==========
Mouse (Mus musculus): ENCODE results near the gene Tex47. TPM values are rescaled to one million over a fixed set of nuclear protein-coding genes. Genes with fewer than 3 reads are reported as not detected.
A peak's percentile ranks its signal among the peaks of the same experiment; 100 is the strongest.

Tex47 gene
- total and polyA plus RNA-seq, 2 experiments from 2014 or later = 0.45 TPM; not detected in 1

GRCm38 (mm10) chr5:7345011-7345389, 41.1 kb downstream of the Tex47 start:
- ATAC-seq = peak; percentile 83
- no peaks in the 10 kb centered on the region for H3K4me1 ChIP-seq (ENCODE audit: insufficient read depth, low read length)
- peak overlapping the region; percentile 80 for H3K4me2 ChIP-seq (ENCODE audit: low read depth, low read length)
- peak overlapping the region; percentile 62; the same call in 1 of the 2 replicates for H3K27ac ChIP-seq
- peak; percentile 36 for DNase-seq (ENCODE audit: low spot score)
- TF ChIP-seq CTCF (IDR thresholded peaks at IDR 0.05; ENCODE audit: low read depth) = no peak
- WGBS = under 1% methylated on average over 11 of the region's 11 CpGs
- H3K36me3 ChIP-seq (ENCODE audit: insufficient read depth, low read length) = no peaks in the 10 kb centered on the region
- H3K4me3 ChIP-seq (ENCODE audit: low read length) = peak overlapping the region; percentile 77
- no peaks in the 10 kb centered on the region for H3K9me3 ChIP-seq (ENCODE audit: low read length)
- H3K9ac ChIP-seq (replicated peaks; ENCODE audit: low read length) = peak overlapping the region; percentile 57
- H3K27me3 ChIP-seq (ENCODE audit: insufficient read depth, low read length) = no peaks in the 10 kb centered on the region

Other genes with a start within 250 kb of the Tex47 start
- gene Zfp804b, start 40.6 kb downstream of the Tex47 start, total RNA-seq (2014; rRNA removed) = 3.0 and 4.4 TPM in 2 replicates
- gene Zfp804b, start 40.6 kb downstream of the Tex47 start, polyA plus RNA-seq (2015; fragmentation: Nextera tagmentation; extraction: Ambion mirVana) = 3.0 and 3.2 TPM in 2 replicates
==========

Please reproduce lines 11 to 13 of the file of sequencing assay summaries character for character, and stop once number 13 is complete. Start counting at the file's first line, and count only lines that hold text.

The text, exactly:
- TF ChIP-seq CTCF (IDR thresholded peaks at IDR 0.05; ENCODE audit: low read depth) = no peak
- WGBS = under 1% methylated on average over 11 of the region's 11 CpGs
- H3K36me3 ChIP-seq (ENCODE audit: insufficient read depth, low read length) = no peaks in the 10 kb centered on the region